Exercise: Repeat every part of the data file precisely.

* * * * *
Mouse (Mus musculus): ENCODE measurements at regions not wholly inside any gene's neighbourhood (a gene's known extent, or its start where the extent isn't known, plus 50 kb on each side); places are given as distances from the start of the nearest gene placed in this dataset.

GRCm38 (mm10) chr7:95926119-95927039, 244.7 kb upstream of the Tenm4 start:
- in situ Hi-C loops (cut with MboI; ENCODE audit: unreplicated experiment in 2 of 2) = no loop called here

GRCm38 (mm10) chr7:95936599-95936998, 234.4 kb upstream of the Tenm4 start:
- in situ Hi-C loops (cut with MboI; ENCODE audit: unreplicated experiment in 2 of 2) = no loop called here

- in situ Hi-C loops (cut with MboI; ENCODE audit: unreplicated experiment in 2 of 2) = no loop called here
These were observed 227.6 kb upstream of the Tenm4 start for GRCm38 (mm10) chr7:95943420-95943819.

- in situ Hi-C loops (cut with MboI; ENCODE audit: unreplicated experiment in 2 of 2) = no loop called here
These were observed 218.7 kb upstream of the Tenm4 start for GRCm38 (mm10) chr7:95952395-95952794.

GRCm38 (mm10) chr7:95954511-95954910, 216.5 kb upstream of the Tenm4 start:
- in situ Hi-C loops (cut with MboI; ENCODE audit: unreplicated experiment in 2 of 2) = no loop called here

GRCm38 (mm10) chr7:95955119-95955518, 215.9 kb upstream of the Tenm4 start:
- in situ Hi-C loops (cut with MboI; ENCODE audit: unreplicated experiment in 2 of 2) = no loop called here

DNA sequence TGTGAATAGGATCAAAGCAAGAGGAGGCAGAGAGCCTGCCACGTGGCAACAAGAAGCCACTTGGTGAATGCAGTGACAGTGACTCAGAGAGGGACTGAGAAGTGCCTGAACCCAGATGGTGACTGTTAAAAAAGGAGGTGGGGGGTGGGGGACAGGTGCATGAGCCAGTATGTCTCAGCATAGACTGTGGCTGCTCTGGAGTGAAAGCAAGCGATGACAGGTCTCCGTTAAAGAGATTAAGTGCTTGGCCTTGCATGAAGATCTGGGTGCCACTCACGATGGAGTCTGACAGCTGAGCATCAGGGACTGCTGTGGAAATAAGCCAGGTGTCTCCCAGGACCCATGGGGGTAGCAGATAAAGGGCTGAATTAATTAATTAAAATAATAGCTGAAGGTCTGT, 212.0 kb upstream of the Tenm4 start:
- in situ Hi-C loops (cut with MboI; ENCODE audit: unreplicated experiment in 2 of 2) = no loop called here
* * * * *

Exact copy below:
Mouse (Mus musculus): ENCODE measurements at regions not wholly inside any gene's neighbourhood (a gene's known extent, or its start where the extent isn't known, plus 50 kb on each side); places are given as distances from the start of the nearest gene placed in this dataset.

GRCm38 (mm10) chr7:95926119-95927039, 244.7 kb upstream of the Tenm4 start:
- in situ Hi-C loops (cut with MboI; ENCODE audit: unreplicated experiment in 2 of 2) = no loop called here

GRCm38 (mm10) chr7:95936599-95936998, 234.4 kb upstream of the Tenm4 start:
- in situ Hi-C loops (cut with MboI; ENCODE audit: unreplicated experiment in 2 of 2) = no loop called here

- in situ Hi-C loops (cut with MboI; ENCODE audit: unreplicated experiment in 2 of 2) = no loop called here
These were observed 227.6 kb upstream of the Tenm4 start for GRCm38 (mm10) chr7:95943420-95943819.

- in situ Hi-C loops (cut with MboI; ENCODE audit: unreplicated experiment in 2 of 2) = no loop called here
These were observed 218.7 kb upstream of the Tenm4 start for GRCm38 (mm10) chr7:95952395-95952794.

GRCm38 (mm10) chr7:95954511-95954910, 216.5 kb upstream of the Tenm4 start:
- in situ Hi-C loops (cut with MboI; ENCODE audit: unreplicated experiment in 2 of 2) = no loop called here

GRCm38 (mm10) chr7:95955119-95955518, 215.9 kb upstream of the Tenm4 start:
- in situ Hi-C loops (cut with MboI; ENCODE audit: unreplicated experiment in 2 of 2) = no loop called here

DNA sequence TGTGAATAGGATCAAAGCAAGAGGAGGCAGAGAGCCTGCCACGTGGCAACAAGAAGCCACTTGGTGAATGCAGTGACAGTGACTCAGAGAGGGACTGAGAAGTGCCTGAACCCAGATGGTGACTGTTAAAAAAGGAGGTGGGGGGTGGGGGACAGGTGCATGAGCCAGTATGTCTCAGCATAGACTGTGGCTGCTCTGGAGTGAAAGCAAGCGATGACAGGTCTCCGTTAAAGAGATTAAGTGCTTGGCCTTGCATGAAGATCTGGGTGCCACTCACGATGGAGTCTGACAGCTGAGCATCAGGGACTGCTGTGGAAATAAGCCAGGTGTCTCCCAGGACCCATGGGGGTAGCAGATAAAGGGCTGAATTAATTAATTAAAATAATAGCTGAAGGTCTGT, 212.0 kb upstream of the Tenm4 start:
- in situ Hi-C loops (cut with MboI; ENCODE audit: unreplicated experiment in 2 of 2) = no loop called here